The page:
In less than two months, the-ever first North American music industry climate summit will happen at the USC Campus in Los Angeles. Today (Dec. 14), the event is announcing a robust list of speakers and programming for the day-long event.
Happening Feb. 5, the Summit will feature speakers including Lindsay Arell, head of sustainability at ASM, Maggie Baird the founder of Support + Feed, John Fernandez, the director of the Environmental Solutions Initiative at MIT, Adam Gardner, the co-founder and Co-Director of REVERB (and also the guitarist and vocalist for Guster), Garrett Keraga, the senior manager of sustainability, policy & advisory at ClimeCo, Cassie Lee, the CEO of Sound Future, Michael Martin, the CEO and founder of r.World & Effect Partners, Amy Morrison, the president & co-founder of the the Music Sustainability Alliance, Lesley Olenik the vice president of touring at Live Nation and Jake Perry, the director of operations at C3 Presents.
Other speakers will represent companies including TAIT, CES, Coca Cola, Overdrive Energy Solutions and Rock-it Global. Additional speakers will be added before the event. Panels will be moderated by GreenBiz Chairman & Co-founder Joel Makower and address climate-related problems specific to the music economy including carbon emissions from fan travel, waste management, clean energy options and much more. See the complete Summit program below.
The Music Sustainability Summit is being produced by The Music Sustainability Alliance, an organization that provide science-based solutions, business case analyses, best practices, and tools for operational change across the industry. Tickets for the event — running 9 a.m. to 5:30 p.m. — are available on a sliding scale between $25 and $200 and are available now.
“We welcome all, the climate curious and the climate experts,” Music Sustainability Alliance co-founder and president Morrison said upon the Summit’s announcement. “There will be something for everybody.”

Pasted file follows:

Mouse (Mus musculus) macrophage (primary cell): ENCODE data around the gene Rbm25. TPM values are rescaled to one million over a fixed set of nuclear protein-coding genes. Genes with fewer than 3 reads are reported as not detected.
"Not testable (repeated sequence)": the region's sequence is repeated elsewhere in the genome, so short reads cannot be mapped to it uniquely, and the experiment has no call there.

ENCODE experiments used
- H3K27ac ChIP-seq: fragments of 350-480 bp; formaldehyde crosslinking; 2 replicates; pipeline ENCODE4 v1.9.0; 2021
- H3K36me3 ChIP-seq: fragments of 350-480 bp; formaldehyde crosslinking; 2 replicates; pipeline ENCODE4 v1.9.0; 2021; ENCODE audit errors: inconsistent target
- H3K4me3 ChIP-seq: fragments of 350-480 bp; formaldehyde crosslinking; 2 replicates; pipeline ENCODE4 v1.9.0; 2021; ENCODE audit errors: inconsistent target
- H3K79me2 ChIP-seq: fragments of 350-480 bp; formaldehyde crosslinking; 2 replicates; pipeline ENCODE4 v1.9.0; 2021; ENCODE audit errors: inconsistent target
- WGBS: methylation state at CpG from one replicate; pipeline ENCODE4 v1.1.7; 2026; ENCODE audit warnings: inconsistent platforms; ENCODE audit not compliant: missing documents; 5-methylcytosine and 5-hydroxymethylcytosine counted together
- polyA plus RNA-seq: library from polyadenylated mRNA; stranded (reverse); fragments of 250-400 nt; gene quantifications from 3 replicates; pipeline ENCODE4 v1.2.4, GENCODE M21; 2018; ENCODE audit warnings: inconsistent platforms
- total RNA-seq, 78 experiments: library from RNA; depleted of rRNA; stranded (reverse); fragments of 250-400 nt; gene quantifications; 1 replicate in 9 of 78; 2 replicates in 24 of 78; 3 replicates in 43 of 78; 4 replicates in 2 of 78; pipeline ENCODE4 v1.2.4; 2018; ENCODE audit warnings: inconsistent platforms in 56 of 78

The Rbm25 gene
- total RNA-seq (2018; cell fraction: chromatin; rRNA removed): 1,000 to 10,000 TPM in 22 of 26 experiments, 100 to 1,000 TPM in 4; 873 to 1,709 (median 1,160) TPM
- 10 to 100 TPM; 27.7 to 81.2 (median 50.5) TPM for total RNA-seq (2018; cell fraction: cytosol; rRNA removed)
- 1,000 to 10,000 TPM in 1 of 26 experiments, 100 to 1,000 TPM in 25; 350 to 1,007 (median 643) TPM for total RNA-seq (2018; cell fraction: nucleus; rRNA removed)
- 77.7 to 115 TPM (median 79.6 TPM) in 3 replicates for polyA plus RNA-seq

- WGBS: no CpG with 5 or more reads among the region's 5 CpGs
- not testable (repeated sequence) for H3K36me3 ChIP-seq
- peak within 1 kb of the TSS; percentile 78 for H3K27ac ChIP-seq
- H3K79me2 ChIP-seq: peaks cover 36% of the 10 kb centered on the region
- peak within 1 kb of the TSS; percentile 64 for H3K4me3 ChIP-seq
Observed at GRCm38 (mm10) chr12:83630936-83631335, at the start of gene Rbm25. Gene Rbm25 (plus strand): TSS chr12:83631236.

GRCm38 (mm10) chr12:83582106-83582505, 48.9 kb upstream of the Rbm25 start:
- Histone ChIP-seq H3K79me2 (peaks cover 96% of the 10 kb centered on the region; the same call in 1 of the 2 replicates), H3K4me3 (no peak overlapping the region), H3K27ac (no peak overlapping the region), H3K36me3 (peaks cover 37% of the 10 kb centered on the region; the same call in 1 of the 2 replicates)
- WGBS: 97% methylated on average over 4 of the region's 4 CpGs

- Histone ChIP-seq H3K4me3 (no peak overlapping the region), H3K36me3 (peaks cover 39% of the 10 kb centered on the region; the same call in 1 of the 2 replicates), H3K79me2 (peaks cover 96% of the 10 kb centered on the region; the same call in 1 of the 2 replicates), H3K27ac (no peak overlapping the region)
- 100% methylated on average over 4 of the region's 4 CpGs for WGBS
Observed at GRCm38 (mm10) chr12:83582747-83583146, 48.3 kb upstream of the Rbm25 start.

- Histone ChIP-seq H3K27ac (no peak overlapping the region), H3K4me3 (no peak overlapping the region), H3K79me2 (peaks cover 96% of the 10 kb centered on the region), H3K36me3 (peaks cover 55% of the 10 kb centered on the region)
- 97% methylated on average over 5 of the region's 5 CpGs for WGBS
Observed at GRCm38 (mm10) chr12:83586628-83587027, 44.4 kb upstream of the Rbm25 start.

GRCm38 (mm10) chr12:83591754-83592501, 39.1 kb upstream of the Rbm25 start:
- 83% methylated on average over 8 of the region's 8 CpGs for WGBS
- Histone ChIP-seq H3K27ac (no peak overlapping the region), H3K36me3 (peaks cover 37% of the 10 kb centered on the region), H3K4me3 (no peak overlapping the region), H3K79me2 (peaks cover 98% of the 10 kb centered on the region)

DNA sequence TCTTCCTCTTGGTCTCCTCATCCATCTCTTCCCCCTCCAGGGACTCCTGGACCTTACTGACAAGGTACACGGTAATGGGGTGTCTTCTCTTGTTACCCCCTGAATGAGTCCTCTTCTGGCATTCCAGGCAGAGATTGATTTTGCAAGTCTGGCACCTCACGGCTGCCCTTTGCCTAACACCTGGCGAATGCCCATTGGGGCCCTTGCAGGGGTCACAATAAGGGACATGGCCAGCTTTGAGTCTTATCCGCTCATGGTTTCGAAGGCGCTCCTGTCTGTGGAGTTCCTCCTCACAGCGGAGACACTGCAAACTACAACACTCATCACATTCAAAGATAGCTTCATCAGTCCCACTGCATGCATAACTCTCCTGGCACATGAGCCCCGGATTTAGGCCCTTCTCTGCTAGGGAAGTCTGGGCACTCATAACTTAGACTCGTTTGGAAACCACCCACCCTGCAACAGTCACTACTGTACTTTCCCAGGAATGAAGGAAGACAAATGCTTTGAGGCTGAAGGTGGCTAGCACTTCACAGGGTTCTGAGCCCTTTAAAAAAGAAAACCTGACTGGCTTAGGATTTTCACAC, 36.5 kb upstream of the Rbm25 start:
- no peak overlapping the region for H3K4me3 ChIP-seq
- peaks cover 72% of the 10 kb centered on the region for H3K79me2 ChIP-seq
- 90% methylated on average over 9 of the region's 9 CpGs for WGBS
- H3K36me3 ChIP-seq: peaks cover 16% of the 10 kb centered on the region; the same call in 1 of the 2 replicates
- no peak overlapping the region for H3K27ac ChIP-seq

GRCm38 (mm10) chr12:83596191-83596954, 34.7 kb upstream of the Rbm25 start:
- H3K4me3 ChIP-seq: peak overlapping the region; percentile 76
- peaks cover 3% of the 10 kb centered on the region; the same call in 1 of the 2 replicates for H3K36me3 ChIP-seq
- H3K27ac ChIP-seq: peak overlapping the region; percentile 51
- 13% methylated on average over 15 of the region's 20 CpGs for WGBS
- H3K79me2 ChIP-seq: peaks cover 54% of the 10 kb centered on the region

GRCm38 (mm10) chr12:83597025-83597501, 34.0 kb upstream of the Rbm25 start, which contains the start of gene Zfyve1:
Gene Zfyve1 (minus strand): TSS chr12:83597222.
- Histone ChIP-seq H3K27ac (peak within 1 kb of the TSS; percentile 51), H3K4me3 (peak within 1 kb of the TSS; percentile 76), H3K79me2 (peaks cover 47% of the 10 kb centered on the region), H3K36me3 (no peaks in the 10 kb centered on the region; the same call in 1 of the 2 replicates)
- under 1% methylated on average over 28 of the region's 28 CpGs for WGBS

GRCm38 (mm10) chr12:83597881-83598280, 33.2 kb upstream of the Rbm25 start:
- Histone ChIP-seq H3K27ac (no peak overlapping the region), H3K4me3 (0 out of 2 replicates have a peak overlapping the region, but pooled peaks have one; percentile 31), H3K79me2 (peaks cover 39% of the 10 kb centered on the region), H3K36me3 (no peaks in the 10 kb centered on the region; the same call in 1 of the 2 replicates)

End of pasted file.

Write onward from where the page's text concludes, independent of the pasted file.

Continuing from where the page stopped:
Music Sustainability Summit 2024 Program
Our Place in the World, Welcome from the MSA: Get grounded in space in time with Amy Morrison and Michael Martin, co-founders of the MSA, and Joel Makower, founder of GreenBiz – the most vital resource for greening the economy on the planet.
What’s the Problem?, The New Music Sustainability Basics: Emissions and waste are hard to measure, so we’ve gotten the experts to do it for us. MIT presents an overview of the music industry decision makers from a sustainability lens, showing us where to place our emphasis – ClimeCo brings a holistic picture of the problems we face, based on interviews from players across the music landscape. Finally, Cassie Lee from Sound Future shows us how to leverage the power of live events as a catalyst for climate innovation.
The Artist-Activist Spectrum, Artist Discussion: You’re small, you’re huge. You’re an activist first, you’re an artist first. Most likely, you’re somewhere in between. Join artists from all over the spectrum as they speak openly about the challenges, anxieties, and joys of climate action. And learn how to most effectively support them in their quest for impact.